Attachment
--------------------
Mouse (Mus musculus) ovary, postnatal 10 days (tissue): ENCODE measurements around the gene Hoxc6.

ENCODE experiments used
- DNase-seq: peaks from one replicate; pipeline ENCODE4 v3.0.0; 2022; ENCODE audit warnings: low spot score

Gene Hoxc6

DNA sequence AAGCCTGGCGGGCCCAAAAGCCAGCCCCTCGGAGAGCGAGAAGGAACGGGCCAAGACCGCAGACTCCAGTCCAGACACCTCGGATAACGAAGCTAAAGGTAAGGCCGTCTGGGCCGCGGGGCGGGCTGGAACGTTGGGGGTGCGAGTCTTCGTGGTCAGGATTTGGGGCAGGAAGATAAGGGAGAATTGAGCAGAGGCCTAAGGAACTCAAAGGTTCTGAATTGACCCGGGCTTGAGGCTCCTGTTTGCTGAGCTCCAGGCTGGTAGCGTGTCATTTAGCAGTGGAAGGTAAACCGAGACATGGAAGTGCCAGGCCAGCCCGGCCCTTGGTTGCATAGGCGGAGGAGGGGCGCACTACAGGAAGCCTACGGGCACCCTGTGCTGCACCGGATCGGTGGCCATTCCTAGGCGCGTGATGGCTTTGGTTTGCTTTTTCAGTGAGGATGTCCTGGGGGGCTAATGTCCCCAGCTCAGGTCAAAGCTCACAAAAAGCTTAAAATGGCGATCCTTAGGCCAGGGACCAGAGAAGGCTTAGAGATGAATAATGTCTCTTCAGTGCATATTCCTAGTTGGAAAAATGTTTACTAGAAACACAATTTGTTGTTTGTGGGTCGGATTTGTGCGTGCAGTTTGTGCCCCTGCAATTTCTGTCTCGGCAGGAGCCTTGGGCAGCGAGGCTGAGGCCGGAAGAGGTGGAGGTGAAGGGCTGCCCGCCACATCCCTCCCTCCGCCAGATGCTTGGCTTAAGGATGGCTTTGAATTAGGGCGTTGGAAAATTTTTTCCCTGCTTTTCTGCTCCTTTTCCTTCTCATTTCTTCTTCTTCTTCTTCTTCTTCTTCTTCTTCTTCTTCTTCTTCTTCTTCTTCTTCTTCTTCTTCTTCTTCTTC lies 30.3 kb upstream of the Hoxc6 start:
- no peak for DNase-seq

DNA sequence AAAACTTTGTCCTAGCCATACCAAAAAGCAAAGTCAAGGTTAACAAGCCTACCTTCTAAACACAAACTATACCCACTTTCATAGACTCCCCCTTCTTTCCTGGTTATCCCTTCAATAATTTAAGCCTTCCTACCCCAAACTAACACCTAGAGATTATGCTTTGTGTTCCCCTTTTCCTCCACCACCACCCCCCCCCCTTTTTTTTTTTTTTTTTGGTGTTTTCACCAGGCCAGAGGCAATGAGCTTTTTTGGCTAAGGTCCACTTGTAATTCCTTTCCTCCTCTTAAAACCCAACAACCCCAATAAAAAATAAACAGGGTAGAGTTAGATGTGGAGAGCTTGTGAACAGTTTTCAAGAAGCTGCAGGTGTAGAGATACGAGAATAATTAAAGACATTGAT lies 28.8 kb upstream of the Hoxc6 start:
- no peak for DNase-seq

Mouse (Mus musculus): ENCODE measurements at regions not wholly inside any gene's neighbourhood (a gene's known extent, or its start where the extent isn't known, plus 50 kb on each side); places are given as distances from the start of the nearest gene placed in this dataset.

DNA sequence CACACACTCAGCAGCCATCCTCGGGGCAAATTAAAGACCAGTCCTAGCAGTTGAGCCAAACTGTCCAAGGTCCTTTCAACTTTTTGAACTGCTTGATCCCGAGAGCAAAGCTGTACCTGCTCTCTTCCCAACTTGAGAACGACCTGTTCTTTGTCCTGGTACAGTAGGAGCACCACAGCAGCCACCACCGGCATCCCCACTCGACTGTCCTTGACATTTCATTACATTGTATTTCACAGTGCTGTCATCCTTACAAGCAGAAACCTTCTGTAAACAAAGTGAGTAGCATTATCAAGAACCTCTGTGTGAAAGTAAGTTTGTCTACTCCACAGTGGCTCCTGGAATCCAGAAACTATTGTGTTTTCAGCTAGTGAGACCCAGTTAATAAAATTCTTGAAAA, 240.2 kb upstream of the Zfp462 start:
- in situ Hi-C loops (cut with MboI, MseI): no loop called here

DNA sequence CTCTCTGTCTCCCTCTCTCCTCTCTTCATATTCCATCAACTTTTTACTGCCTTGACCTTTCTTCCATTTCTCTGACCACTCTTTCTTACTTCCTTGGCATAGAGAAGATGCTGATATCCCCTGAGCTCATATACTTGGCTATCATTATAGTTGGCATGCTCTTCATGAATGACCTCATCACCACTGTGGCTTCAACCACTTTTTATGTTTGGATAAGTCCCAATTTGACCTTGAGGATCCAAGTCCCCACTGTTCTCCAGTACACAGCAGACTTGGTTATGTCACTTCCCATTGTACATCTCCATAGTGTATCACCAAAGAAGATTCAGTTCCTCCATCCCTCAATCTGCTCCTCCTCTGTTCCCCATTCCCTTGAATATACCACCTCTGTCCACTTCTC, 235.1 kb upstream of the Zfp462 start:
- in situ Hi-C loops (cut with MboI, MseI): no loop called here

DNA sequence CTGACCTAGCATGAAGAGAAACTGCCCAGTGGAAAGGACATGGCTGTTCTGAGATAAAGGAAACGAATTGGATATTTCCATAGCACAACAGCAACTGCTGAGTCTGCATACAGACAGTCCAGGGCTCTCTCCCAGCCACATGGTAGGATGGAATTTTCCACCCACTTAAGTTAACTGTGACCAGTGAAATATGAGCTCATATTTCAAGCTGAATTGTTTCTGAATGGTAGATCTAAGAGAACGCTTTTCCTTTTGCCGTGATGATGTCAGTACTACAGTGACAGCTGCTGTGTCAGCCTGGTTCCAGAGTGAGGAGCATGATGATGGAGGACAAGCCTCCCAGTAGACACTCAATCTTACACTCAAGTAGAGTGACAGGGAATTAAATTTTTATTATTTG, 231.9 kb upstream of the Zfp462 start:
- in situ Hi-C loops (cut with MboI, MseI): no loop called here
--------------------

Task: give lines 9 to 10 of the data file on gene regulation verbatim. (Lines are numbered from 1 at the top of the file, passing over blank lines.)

Mouse (Mus musculus): ENCODE measurements at regions not wholly inside any gene's neighbourhood (a gene's known extent, or its start where the extent isn't known, plus 50 kb on each side); places are given as distances from the start of the nearest gene placed in this dataset.

DNA sequence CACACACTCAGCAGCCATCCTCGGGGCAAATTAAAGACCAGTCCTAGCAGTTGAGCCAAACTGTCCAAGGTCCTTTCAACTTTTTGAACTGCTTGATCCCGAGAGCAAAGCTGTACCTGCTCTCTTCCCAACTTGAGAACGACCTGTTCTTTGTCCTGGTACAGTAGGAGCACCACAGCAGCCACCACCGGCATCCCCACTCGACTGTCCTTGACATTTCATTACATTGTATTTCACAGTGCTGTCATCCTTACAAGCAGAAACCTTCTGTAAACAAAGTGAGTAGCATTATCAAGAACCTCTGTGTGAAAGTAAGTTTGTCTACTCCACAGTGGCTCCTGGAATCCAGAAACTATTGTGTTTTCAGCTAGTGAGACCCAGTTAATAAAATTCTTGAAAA, 240.2 kb upstream of the Zfp462 start: